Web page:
Referring initially to FIGS. 1 and 2, a vehicle 10 is illustrated that includes a display system 12 constructed according to various embodiments of the present disclosure. The display system 12 includes a display member 14 with a screen 16. It will be appreciated that the display member 14 could be of any suitable type, such as a liquid crystal display and/or an emissive display.

The screen 16 defines a surface 18 from which an information message 20 is displayed. As will be discussed, display of the information message 20 is changed according to light conditions relative to an occupant 21 (e.g., the driver) in order to make the information message 20 more legible to the occupant 21.

It will be appreciated that the display member 14 could be mounted in the vehicle 10 in any suitable location. For instance, the display member 14 could be mounted in the dashboard of the vehicle 10 and be part of the instrument cluster and/or navigational system. The display member 14 could also be mounted to a seat and/or suspended from an interior roof of the vehicle 10 and be a part of a video entertainment system.

It will be appreciated that the information message 20 displays information of any suitable type. For instance, the information message 20 could pertain to and give status of the subsystems of the vehicle, such as the engine system, the ground traction system, the door system, and the like. The information message 20 could also be a visual entertainment information message, such as a motion picture displayed from a video entertainment system. Furthermore, the information message 20 could be geographic information, such as a map displayed from a navigational system. It will also be appreciated that the information message 20 could be of an alphanumeric type, and/or the information message 20 could be a picture and/or symbol.

As shown in the embodiments represented in FIG. 2, the information message 20 includes a background 22 and an object 24 that is displayed adjacent (e.g., displayed within) the background 22. In the various embodiments represented in FIG. 2, the background 22 spans substantially over the entire screen 16, and the objects 24 displayed within the background 22 include a “check engine” message and also a symbol of a wrench to indicate that maintenance of the vehicle 10 is necessary.

It will be appreciated that the background 22 could be localized about the object 24 instead of spanning substantially over the entire screen 16. For instance, the “check engine” message and the wrench symbol could be surrounded by a nearby or adjacent background 23 a that is different from other portions 23 b of the background 22. It will also be appreciated that the adjacent background 23 a for the “check engine” message could be different from the adjacent background 23 a for the wrench symbol. It will also be appreciated that the adjacent background 23 a could comprise a border that substantially traces the outer periphery of the corresponding object 24.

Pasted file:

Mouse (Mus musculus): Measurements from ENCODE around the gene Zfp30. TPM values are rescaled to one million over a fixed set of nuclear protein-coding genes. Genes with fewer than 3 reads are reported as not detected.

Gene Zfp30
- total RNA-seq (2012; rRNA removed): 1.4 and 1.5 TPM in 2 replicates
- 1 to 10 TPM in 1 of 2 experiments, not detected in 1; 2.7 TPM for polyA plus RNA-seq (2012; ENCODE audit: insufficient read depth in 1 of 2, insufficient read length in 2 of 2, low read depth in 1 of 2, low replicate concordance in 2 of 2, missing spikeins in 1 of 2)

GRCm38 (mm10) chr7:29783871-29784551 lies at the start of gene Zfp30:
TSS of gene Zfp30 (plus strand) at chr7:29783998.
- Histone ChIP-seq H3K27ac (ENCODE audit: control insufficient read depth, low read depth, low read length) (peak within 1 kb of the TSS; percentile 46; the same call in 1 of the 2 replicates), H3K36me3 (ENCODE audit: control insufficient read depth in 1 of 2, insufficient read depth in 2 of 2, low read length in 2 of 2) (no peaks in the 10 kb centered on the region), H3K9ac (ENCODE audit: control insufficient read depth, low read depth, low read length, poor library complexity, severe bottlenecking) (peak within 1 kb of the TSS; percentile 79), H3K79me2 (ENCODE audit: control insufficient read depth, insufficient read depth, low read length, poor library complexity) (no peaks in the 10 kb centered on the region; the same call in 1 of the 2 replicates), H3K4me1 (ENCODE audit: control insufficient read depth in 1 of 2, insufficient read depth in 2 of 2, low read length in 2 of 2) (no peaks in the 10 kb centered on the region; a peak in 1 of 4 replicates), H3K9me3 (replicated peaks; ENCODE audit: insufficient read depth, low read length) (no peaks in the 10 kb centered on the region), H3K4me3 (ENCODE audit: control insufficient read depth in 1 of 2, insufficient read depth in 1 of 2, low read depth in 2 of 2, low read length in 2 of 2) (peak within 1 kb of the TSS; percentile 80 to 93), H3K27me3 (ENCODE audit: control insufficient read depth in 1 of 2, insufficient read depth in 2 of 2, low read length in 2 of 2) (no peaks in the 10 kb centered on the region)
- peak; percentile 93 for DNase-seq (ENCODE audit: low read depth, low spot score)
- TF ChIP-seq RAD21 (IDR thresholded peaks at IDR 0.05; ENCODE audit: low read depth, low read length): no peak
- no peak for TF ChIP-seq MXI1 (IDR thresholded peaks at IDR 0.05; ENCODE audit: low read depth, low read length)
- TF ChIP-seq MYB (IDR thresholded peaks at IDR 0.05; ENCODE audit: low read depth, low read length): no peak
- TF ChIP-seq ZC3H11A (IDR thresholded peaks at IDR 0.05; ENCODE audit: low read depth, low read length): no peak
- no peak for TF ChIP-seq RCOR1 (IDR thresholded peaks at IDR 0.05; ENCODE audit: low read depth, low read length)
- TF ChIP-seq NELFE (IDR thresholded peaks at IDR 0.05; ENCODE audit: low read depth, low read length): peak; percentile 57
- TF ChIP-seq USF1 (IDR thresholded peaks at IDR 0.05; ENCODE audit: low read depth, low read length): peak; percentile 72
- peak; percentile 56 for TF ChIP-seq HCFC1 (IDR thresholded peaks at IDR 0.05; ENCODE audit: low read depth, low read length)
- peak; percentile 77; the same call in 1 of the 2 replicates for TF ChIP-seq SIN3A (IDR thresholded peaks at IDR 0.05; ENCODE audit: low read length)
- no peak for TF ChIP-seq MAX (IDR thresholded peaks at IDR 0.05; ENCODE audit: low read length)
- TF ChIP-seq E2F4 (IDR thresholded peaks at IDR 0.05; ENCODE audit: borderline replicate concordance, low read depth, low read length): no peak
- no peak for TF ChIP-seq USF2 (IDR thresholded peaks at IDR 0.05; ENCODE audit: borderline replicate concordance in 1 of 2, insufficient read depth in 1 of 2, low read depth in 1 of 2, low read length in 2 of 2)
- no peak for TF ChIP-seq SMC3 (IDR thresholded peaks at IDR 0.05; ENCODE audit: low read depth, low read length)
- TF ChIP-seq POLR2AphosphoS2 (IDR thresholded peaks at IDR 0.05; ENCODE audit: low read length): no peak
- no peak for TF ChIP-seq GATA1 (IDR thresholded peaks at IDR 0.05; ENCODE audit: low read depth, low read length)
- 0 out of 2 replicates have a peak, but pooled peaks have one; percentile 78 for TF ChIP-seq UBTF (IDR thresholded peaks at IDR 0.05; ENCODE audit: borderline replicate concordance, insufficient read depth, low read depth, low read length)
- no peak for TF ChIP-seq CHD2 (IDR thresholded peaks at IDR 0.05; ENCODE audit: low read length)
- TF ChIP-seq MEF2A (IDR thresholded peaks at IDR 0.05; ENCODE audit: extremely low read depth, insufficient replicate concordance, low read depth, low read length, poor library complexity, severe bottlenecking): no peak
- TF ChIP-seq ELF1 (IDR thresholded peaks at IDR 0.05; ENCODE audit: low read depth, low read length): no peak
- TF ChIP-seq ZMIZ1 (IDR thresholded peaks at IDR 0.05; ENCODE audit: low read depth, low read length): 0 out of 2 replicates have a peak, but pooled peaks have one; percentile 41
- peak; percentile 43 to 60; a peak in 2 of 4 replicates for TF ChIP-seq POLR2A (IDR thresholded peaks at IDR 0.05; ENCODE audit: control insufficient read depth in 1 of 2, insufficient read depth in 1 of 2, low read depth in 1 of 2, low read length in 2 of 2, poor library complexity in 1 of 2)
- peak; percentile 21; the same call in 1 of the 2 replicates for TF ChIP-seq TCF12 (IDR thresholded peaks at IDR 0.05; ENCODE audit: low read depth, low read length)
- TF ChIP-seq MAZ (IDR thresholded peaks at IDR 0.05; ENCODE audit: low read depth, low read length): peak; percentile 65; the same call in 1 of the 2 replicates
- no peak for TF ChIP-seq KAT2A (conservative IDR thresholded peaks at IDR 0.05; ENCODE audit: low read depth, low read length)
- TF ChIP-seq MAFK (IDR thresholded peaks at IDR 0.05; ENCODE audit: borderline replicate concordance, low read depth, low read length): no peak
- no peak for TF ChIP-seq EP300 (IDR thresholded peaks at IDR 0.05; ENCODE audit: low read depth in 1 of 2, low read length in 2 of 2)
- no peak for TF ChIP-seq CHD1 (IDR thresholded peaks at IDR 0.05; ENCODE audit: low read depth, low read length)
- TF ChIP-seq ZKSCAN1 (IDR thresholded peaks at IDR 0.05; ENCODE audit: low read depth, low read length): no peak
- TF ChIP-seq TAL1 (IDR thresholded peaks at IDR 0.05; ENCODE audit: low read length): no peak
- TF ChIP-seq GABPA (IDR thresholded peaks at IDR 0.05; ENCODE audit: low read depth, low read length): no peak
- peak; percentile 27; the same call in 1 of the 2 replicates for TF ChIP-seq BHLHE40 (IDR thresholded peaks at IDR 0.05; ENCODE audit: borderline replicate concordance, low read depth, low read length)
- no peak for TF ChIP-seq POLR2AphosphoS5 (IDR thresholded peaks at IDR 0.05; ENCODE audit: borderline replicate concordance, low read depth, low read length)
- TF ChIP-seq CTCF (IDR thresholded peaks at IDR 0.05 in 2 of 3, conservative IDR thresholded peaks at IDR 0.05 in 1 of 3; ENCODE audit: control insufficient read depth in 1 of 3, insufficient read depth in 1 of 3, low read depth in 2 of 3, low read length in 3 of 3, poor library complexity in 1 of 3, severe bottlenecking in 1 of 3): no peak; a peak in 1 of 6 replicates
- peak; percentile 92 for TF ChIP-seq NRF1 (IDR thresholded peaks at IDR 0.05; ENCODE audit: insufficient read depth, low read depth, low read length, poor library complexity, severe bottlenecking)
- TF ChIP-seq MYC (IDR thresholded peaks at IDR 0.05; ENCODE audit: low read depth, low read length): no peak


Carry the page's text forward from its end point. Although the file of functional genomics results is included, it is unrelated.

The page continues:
It will be appreciated that the display member 14 displays the object 24 at a certain luminance value. This luminance value is perceived by the occupant 21 as brightness of the object 24. Similarly, the display member 14 displays the background 22 at a certain luminance value that is perceived by the occupant 21 as brightness of the background 22. It will also be appreciated that the luminance of the object 24 relative to the luminance of the background 22 can be expressed as a contrast ratio. Thus, if the background 22 is displayed at a relatively low luminance, and the object 24 is displayed at a relatively high luminance, the corresponding information message 20 has a high contrast ratio. Also, if the background 22 is displayed at a relatively high luminance, and the object 24 is displayed at a relatively low luminance, the corresponding information message 20 has a high contrast ratio.

In addition, it will be appreciated that the background 22 and the object 24 can be displayed with individual colors. It will be appreciated that the colors used to display the background 22 and the object 24 can be similar or different (e.g., as determined according to a color spectrum, a color wheel, and/or any other predetermined scale). The difference in color between the background 22 and the object 24 can be expressed as the color contrast between the background 22 and the object 24. It will be appreciated that there are a plurality of known formulas for calculating color contrast, any of which can be utilized without departing from the scope of the present disclosure.